By KJ Burkley | Reporter
Baylor’s Martin Museum of Art is showcasing Finding the Universe in Oaxaca: Textiles and Photographs, a new exhibit inspired by photographer Gary Goldberg and his partnership with textile workers in Oaxaca, Mexico.
Inspired by photography of colonial building facades in Oaxaca, Goldberg reinvented his presentation of artwork by displaying his photos on a canvas made from merino sheep wool.
Ninety six inch long pieces of thoroughly matted wool work with blended color, textures and lines are used. Gallery attendant Elisa Crowder explained how Goldberg became involved with the textile workers.
“Once he got going on his photographs at Taller de Afelpado, he ran into local artisans, and there are women who do a process called dry felting,” Crowder said. “What they are doing is that they have an under layer of machine-made felt, and they rove loose wool and poke it into the felt to recreate his photographic images as art.”
Crowder said that these women, who use up to 8-10 needles at one time to poke the wool, are simply using their hand-eye coordination to recreate the photos into the wool. Krista Latendresse, education coordinator for the museum, said that projects may take a long time to finish.
“Two to three women work on a piece at a time,” Latendresse said. “So maybe you could get through a piece in four to six weeks. But with so much detail and wool needed for one piece, I think it could take up to four to six months.”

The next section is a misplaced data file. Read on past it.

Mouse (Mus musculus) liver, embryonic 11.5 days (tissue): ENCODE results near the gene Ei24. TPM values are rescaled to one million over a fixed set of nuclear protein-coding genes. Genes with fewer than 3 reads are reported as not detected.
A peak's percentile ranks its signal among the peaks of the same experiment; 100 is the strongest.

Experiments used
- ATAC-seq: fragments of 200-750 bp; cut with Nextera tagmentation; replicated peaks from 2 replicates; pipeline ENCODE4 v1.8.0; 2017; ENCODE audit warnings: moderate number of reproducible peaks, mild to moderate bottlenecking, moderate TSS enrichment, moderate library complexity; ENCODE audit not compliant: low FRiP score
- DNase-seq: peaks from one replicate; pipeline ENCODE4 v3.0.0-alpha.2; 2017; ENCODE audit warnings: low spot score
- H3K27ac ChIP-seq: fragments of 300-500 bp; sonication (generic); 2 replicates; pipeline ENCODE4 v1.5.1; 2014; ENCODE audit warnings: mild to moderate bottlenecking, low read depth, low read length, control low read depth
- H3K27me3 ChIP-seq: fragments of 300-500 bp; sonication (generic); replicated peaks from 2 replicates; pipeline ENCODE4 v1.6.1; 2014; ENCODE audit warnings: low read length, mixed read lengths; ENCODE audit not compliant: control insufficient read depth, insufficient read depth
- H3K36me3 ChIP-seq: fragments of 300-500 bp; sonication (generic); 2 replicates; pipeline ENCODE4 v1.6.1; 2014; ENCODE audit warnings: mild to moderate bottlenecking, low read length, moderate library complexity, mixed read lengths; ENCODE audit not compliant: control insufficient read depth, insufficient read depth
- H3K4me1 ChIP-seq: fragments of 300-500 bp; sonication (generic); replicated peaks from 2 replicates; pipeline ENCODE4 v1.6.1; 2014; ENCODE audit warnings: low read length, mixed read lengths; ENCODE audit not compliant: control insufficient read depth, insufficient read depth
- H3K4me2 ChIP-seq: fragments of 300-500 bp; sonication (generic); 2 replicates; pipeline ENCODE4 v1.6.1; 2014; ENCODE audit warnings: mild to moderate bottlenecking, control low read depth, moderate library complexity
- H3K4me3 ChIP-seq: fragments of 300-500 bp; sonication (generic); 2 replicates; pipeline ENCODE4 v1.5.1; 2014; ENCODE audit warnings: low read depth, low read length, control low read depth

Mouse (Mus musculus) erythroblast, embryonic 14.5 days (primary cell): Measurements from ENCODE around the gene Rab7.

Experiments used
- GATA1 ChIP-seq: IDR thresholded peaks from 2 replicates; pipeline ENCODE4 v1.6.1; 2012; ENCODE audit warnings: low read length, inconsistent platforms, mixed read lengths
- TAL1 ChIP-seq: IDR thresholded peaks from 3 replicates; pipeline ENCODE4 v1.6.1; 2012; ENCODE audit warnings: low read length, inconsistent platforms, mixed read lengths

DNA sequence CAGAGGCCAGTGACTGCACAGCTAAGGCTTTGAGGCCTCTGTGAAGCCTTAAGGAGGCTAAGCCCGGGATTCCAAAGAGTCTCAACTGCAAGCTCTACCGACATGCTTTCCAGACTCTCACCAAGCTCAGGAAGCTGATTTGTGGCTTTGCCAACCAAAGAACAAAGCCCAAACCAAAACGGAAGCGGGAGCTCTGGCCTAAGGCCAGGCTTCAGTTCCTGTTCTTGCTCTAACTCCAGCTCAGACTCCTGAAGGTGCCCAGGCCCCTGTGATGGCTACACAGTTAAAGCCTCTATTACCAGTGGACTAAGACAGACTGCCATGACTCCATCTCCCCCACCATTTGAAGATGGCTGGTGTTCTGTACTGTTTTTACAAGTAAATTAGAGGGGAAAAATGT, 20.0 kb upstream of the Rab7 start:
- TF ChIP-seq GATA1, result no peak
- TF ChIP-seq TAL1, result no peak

The process of creating this art starts with shaving and straightening the wool from sheep and washing to make the wool soft. In order to color the wool, it must be rinsed, dyed and dried again for color.
The more colors featured in the painting, the more dyes used and the longer the process takes. However, Crowder said working on these pieces is a daily job the local artisans do for a living.
“This is a job for them, and they work in one of the poorest parts of Mexico,” Crowder said. “So the textile is the place where they can come to work and make a living. The work is intensive and very long, but it is what they have to do.”
This type of artwork is a first for Goldberg, but it is becoming a style that is attracting attention to his photography and is available for purchase. Crowder said some artists may create for a lifetime hoping that people notice their work, but that as this new journey of creative art is taking off, Goldberg and a tradition of artists in Mexico are receiving recognition.
“A lot of artists work their whole lifetime, and they hope people are going to buy their pieces,” Crowder said. “They hope people are inspired enough to buy it. Yet here he is, someone who started college in 1972, in his sixties and just now he has come across something that’s really gotten people excited.”
The exhibit will be available for viewing until Nov. 22, and Goldberg will be at Baylor for an artist talk and reception about the gallery at 5:30 p.m. Nov. 7 in the Hooper-Schaefer Fine Arts Center.